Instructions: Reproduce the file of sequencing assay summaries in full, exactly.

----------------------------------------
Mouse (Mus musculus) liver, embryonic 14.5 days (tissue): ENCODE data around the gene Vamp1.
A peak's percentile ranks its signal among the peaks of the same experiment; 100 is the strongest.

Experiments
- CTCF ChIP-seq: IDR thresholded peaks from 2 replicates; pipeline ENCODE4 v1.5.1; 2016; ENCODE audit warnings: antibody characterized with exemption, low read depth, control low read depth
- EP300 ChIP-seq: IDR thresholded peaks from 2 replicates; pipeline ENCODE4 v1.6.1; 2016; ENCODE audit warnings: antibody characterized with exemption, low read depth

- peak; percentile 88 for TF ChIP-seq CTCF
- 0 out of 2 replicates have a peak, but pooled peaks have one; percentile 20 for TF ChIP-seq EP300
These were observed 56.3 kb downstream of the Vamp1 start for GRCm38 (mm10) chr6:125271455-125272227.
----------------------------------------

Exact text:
Mouse (Mus musculus) liver, embryonic 14.5 days (tissue): ENCODE data around the gene Vamp1.
A peak's percentile ranks its signal among the peaks of the same experiment; 100 is the strongest.

Experiments
- CTCF ChIP-seq: IDR thresholded peaks from 2 replicates; pipeline ENCODE4 v1.5.1; 2016; ENCODE audit warnings: antibody characterized with exemption, low read depth, control low read depth
- EP300 ChIP-seq: IDR thresholded peaks from 2 replicates; pipeline ENCODE4 v1.6.1; 2016; ENCODE audit warnings: antibody characterized with exemption, low read depth

- peak; percentile 88 for TF ChIP-seq CTCF
- 0 out of 2 replicates have a peak, but pooled peaks have one; percentile 20 for TF ChIP-seq EP300
These were observed 56.3 kb downstream of the Vamp1 start for GRCm38 (mm10) chr6:125271455-125272227.